from Asia Unbound

Robert S. Spalding III: Being Firm With China

December 30, 2013

Honour guard troops march during a welcoming ceremony for visiting Palestinian President Mahmoud Abbas outside the Great Hall of the People in Beijing on May 6, 2013. (Petar Kujundzic/Courtesy Reuters)
Blog Post

More on:


Global Governance

United States

Diplomacy and International Institutions

Robert S. Spalding III is a military fellow at the Council on Foreign Relations.

The Air Defense Identification Zone recently announced by the Chinese was most likely not hastily done. The Chinese do not do anything hastily. It is part of a return to preeminence for a nation that feels slighted by history. Assailed on all sides by invaders and conquerors, China has had to bide its time while it rebuilt its devastated economy. While still a work in progress, Beijing now feels sufficiently confident about the future to assert its military rise. It’s important to remember, however, when it comes to its military rise, China is not evil, nor is China good. China is merely pursuing its own national interests.

How the United States pursues its interests as China develops as a military power will determine how world politics works in the future. The United States should pursue a policy that seeks to ensure the peaceful rise of China within the context of the current political and economic world system. It should do this not because it benefits the United States, but rather because it benefits the world. While different in aim from Chinese pursuits, it is consistent with the values that guided such grand visions as the League of Nations, the United Nations, and the Bretton Woods system.

The current economic and political world system was founded on the idea that great power politics need not lead to suffering on the scale of World Wars I and II. Instead, nations could pursue their interests in a framework that allowed for the peaceful settlement of differences. While war has not ceased, casualties as a result of war have diminished over ten-fold from the days when power politics were the norm. More importantly, China has benefitted from this system.

What does China want? This is difficult to know for certain, but a good bet is to look at the status quo during the Qing dynasty when China was a regional power. What was their relationship with other nations like? First, China built the biggest wall in history to keep the northern barbarians out. Today, that means China wants the West to stay out of the Middle Kingdom’s affairs.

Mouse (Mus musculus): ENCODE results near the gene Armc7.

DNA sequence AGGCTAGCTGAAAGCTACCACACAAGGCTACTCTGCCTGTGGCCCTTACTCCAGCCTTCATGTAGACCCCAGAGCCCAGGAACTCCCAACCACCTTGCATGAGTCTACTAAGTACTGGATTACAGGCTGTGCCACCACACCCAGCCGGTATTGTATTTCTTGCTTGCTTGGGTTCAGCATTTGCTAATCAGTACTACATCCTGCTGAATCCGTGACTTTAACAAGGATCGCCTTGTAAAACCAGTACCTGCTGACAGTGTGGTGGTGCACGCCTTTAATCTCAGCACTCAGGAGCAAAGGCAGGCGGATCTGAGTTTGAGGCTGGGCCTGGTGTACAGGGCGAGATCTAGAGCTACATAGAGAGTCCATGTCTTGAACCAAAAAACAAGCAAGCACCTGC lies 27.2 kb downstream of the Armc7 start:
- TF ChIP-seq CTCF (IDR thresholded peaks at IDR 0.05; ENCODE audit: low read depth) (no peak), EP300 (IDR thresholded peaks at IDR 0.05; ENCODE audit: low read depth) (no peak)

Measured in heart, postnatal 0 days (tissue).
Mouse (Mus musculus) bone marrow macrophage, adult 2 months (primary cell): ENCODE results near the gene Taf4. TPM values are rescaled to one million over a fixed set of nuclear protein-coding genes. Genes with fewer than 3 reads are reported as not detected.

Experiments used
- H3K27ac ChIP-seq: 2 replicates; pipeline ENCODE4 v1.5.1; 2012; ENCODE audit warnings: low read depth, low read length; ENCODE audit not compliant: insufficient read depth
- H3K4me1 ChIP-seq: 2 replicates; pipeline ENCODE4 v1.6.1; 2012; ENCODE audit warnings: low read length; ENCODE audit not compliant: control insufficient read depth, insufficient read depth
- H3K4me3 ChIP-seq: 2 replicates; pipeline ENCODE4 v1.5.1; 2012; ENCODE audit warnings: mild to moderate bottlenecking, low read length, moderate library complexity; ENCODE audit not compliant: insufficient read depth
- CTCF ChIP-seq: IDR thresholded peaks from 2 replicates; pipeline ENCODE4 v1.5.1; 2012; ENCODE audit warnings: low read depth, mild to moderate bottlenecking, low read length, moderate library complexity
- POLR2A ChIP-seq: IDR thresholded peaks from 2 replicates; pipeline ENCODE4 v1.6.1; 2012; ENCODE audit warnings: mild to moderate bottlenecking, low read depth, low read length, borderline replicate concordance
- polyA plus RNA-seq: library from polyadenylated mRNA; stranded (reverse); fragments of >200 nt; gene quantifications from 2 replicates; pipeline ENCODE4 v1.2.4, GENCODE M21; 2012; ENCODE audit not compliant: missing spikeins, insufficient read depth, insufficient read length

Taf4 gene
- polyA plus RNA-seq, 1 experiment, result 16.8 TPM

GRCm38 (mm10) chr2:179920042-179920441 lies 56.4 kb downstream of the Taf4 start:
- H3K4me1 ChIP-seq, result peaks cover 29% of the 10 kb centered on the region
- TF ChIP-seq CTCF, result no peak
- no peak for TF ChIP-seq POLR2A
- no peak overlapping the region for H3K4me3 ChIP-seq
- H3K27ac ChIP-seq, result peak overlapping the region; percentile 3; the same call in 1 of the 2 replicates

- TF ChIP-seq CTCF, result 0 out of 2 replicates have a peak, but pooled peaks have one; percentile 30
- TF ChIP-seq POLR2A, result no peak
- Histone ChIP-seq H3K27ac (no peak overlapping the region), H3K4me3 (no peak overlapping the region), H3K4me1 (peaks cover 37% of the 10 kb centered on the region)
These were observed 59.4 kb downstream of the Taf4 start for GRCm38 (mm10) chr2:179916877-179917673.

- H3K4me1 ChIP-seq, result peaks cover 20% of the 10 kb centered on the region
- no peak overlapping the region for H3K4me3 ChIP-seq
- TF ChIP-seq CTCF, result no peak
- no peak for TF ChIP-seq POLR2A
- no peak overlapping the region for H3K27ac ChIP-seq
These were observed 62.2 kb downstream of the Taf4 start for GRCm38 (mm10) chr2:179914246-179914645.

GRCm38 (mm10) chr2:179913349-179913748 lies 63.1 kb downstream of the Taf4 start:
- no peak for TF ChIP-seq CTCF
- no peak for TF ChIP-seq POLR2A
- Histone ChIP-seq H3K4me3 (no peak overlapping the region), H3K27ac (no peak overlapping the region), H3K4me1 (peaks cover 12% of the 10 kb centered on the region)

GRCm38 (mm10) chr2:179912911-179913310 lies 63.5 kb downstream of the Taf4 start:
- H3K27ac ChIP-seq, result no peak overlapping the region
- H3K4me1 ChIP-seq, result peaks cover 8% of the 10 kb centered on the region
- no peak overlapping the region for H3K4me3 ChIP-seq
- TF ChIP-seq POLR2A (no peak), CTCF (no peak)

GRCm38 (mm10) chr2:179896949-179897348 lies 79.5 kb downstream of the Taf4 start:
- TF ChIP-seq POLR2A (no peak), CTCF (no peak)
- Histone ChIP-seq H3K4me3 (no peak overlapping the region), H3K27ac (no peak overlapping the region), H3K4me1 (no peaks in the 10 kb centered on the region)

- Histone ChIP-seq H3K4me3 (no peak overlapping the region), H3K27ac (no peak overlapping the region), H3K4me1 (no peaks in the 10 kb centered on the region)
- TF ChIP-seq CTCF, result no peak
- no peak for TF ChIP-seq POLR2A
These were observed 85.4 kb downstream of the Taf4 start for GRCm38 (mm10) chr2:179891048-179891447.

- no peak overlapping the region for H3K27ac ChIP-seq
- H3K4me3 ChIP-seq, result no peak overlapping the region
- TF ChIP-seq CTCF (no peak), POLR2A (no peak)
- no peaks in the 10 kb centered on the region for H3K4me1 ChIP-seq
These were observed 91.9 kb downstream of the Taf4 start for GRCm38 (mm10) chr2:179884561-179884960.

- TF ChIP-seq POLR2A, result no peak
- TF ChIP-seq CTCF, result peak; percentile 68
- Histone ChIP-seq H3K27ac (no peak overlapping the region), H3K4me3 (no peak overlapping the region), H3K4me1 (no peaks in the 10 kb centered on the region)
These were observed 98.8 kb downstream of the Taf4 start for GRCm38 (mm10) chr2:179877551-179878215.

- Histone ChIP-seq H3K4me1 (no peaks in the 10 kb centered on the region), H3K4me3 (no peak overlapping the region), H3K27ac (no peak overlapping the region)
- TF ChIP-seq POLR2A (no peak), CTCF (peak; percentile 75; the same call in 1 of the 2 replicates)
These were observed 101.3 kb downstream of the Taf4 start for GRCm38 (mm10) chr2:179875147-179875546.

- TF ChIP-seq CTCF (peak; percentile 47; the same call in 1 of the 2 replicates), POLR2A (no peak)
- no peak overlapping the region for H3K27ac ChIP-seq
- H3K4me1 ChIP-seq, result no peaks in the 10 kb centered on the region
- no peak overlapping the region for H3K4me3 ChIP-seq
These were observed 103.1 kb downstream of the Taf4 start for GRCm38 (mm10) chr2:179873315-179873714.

Second, Imperial China did not claim sovereignty over other Asian countries, but instead exercised a “vaguely defined suzerainty, which was essentially a variety of feudal overlordship.”[i] These Asian vassal states included, “Korea, Vietnam, Burma, Siam, Cambodia, the Malay Peninsula, and even the Sulu Archipelago (today part of the Philippines, between Mindanao and Borneo).” Their representatives to the Chinese court performed the kowtow, which “was a symbolic recognition that their countries were humble vassal states of the mighty [Chinese] empire.” Meaning—Asian nations should obey Chinese edicts and should not challenge China’s power.

While returning to the Imperial China status quo seems unlikely in the current world order, China has been gradually growing in military power in Asia. The Senkaku/Diaoyu Islands dispute represents only one of the many territorial claims that China has pursued militarily with former vassal states. While a Chinese territorial claim can be made on the basis of history, it is equivalent to discounting the current world order that has allowed China to become an economic powerhouse.

Recent precedent under the current economic and political system suggests that Japanese territorial claims are valid. In 1953, the 1951 Treaty of Peace with Japan placed the Senkaku Islands under the administration of the United States as part of Okinawa. In 1972, the United States relinquished rights and interests to Japan under Article III of the Treaty of Peace with Japan in the Okinawa Reversion Agreement. Imperial Chinese maps may show Diaoyu Islands as a Chinese territory, but militarily enforcing the claim represents a unilateral attempt to upset the status quo political and economic system that has energized China’s recent economic and military revival.

By challenging China’s attempt to pursue its interests in a manner that does not conform to the current political and economic world system, the United States will find itself vilified in Chinese press, because that is one element of national power. It may find itself faced with unsavory economic impacts, for that is another. It may even face military pressure or diplomatic hostility. Yet to fail to be firm with China carries the risk of a return to a world of great power politics. Indeed, China would do well to learn a recent lesson from U.S. forays into the military abyss. Meaning—in the end, China will find staying with the current status quo eminently cheaper.

The views expressed are those of the author and do not reflect the policies or positions of the U.S. government or Department of Defense.

[i] David Curtis Wright, The History of China (Westport, CT: Greenwood Press, 2001), 93,